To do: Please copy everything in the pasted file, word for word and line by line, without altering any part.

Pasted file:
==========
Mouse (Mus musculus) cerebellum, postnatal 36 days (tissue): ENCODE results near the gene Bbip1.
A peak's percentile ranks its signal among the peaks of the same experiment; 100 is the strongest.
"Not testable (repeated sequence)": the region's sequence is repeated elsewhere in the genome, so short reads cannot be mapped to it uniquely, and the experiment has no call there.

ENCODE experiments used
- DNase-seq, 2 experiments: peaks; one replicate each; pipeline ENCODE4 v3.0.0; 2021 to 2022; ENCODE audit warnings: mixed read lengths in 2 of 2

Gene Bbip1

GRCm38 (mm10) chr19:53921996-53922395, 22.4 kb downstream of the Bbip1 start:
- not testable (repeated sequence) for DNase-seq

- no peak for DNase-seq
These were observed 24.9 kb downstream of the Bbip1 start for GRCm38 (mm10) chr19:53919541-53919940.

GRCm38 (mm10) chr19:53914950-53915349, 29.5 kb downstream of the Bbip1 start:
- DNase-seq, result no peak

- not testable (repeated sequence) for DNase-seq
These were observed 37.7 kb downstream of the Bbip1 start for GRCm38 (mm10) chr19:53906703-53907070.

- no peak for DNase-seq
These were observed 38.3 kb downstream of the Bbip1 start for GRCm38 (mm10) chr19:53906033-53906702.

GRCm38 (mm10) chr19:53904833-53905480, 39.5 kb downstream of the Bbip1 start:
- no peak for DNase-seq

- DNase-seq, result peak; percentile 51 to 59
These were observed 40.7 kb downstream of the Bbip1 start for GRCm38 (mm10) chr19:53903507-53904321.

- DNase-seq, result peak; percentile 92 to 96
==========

Mouse (Mus musculus) cerebellum, postnatal 36 days (tissue): ENCODE results near the gene Bbip1.
A peak's percentile ranks its signal among the peaks of the same experiment; 100 is the strongest.
"Not testable (repeated sequence)": the region's sequence is repeated elsewhere in the genome, so short reads cannot be mapped to it uniquely, and the experiment has no call there.

ENCODE experiments used
- DNase-seq, 2 experiments: peaks; one replicate each; pipeline ENCODE4 v3.0.0; 2021 to 2022; ENCODE audit warnings: mixed read lengths in 2 of 2

Gene Bbip1

GRCm38 (mm10) chr19:53921996-53922395, 22.4 kb downstream of the Bbip1 start:
- not testable (repeated sequence) for DNase-seq

- no peak for DNase-seq
These were observed 24.9 kb downstream of the Bbip1 start for GRCm38 (mm10) chr19:53919541-53919940.

GRCm38 (mm10) chr19:53914950-53915349, 29.5 kb downstream of the Bbip1 start:
- DNase-seq, result no peak

- not testable (repeated sequence) for DNase-seq
These were observed 37.7 kb downstream of the Bbip1 start for GRCm38 (mm10) chr19:53906703-53907070.

- no peak for DNase-seq
These were observed 38.3 kb downstream of the Bbip1 start for GRCm38 (mm10) chr19:53906033-53906702.

GRCm38 (mm10) chr19:53904833-53905480, 39.5 kb downstream of the Bbip1 start:
- no peak for DNase-seq

- DNase-seq, result peak; percentile 51 to 59
These were observed 40.7 kb downstream of the Bbip1 start for GRCm38 (mm10) chr19:53903507-53904321.

- DNase-seq, result peak; percentile 92 to 96